It’s fun to have a group of friends in the kitchen, cooking together. But a little advance planning improves the experience for everyone. If everything is organized in advance, you and your guests can turn out an abundance of dumplings within half an hour or so. Here are some tips:
Assemble and/or cook your dumpling fillings and dipping sauces earlier in the day or the day before, and refrigerate. This will allow the flavors to meld, and will allow your dinner guests to concentrate on the fun part—filling and shaping dumplings.
Organize work stations for your guests. Two people can share a bowl of filling, but everyone will need space to assemble their dumplings, access to a small bowl of water for sealing the edges of the wrappers, a plate for their finished dumplings, and somewhere to put their drink.
Keep the drinks full and the appetizers handy. Starving dinner guests can be surly guests. It’s no fun to learn to shape dumplings under those conditions!
Provide brief instructions, and photocopied diagrams of how to fold some common dumpling shapes, for inspiration. Then let your guests unleash their creativity.
If you want to be able to identify a particular filling, as for vegetarian guests, make sure that all of those dumplings are shaped differently than the rest. For example, the pleated pea pod shape can be designated for the vegetable dumplings.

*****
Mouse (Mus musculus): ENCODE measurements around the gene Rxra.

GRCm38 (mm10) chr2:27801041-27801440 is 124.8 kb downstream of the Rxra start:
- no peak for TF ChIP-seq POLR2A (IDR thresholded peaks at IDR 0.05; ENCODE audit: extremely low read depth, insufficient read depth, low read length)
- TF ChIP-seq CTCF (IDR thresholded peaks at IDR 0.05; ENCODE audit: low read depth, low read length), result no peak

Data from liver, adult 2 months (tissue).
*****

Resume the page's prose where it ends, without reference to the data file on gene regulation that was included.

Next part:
If you are planning to serve side dishes with the dumplings, have your ingredients and tools assembled near the stove in advance, to avoid interrupting the groove of your dumpling makers to get at items in drawers and cupboards. Have the rice in the cooker, the water already in a pot on the stove waiting to be heated for noodles, etc.
Pork and Napa Cabbage Dumplings
(adapted from Asian Dumplings by Andrea Nguyen)
- 1 package round gyoza wrappers
- 2 cups lightly packed finely chopped napa cabbage
- 1 tsp salt
- 1 tbsp shredded ginger
- ¼ cup chopped scallions, white and green parts
- 2/3 lb ground pork
- 1/8 tsp pepper
- ¼ cup chicken stock
- 1 ½ tbsp soy sauce
- 1 tbsp Shaoxing rice wine
- 1 tbsp canola oil
- 1 ½ tbsp sesame oil
Put the cabbage in a bowl and toss with the salt. Set aside for about 15 minutes to draw excess moisture from the cabbage. Drain in a mesh strainer, flush with water, and drain again. Squeeze cabbage in your hands over sink to remove more moisture.
In a skillet over medium heat, brown the ground pork, breaking into small pieces. Drain fat, and add pork to cabbage in a large bowl, along with all other ingredients. Stir together. Cover and set aside for at least 30 minutes. Filling can be made 1 day ahead and refrigerated.
To make basic dumplings: Place 1 tsp filling in the center of a gyoza skin. Dip finger in water and run it around the edge of the skin. Fold in half, to make a half moon shape. Pinch edges together to close.
Steam dumplings in a bamboo or metal steamer over boiling water, for 8-10 minutes, or until translucent. Serve with dipping sauce.
Korean Dipping Sauce
- 1/4 cup soy sauce
- 3 tbsp unseasoned rice vinegar
- 2 tbsp water
- 1 tsp sugar
- 1 tsp sesame oil
- 1 tbsp finely shredded ginger
- 2 tsp minced garlic
- 1 small scallion, thinly sliced
- 1 tsp sesame seeds
In a small bowl, combine all ingredients. Set aside for at least an hour to allow flavor to develop.